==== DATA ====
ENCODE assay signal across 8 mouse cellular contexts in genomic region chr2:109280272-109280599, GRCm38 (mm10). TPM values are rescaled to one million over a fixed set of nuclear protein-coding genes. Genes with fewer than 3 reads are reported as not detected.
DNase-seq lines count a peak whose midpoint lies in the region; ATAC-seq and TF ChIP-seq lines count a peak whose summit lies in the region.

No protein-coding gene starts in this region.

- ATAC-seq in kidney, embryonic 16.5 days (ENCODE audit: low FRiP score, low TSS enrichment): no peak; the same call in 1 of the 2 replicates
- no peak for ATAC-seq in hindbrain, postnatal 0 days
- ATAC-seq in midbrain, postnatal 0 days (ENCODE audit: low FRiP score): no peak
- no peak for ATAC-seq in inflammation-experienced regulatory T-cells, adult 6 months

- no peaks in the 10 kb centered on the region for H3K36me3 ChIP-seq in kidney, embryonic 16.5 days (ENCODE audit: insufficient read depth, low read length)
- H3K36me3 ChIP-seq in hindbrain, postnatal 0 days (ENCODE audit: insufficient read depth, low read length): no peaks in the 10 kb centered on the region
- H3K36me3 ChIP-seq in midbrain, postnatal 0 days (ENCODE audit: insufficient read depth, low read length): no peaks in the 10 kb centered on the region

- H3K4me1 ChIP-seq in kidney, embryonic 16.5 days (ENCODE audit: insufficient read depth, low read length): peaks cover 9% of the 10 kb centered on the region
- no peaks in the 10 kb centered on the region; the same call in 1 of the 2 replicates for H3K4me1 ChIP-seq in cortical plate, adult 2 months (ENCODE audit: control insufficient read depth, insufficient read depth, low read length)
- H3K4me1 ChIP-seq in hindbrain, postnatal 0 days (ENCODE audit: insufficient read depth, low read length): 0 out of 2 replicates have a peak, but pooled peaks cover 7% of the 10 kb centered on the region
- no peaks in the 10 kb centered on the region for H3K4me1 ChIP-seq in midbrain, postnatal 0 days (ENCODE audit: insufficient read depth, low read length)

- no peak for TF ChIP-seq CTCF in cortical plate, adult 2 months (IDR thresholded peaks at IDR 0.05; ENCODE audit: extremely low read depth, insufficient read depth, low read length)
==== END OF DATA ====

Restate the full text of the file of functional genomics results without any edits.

ENCODE assay signal across 8 mouse cellular contexts in genomic region chr2:109280272-109280599, GRCm38 (mm10). TPM values are rescaled to one million over a fixed set of nuclear protein-coding genes. Genes with fewer than 3 reads are reported as not detected.
DNase-seq lines count a peak whose midpoint lies in the region; ATAC-seq and TF ChIP-seq lines count a peak whose summit lies in the region.

No protein-coding gene starts in this region.

- ATAC-seq in kidney, embryonic 16.5 days (ENCODE audit: low FRiP score, low TSS enrichment): no peak; the same call in 1 of the 2 replicates
- no peak for ATAC-seq in hindbrain, postnatal 0 days
- ATAC-seq in midbrain, postnatal 0 days (ENCODE audit: low FRiP score): no peak
- no peak for ATAC-seq in inflammation-experienced regulatory T-cells, adult 6 months

- no peaks in the 10 kb centered on the region for H3K36me3 ChIP-seq in kidney, embryonic 16.5 days (ENCODE audit: insufficient read depth, low read length)
- H3K36me3 ChIP-seq in hindbrain, postnatal 0 days (ENCODE audit: insufficient read depth, low read length): no peaks in the 10 kb centered on the region
- H3K36me3 ChIP-seq in midbrain, postnatal 0 days (ENCODE audit: insufficient read depth, low read length): no peaks in the 10 kb centered on the region

- H3K4me1 ChIP-seq in kidney, embryonic 16.5 days (ENCODE audit: insufficient read depth, low read length): peaks cover 9% of the 10 kb centered on the region
- no peaks in the 10 kb centered on the region; the same call in 1 of the 2 replicates for H3K4me1 ChIP-seq in cortical plate, adult 2 months (ENCODE audit: control insufficient read depth, insufficient read depth, low read length)
- H3K4me1 ChIP-seq in hindbrain, postnatal 0 days (ENCODE audit: insufficient read depth, low read length): 0 out of 2 replicates have a peak, but pooled peaks cover 7% of the 10 kb centered on the region
- no peaks in the 10 kb centered on the region for H3K4me1 ChIP-seq in midbrain, postnatal 0 days (ENCODE audit: insufficient read depth, low read length)

- no peak for TF ChIP-seq CTCF in cortical plate, adult 2 months (IDR thresholded peaks at IDR 0.05; ENCODE audit: extremely low read depth, insufficient read depth, low read length)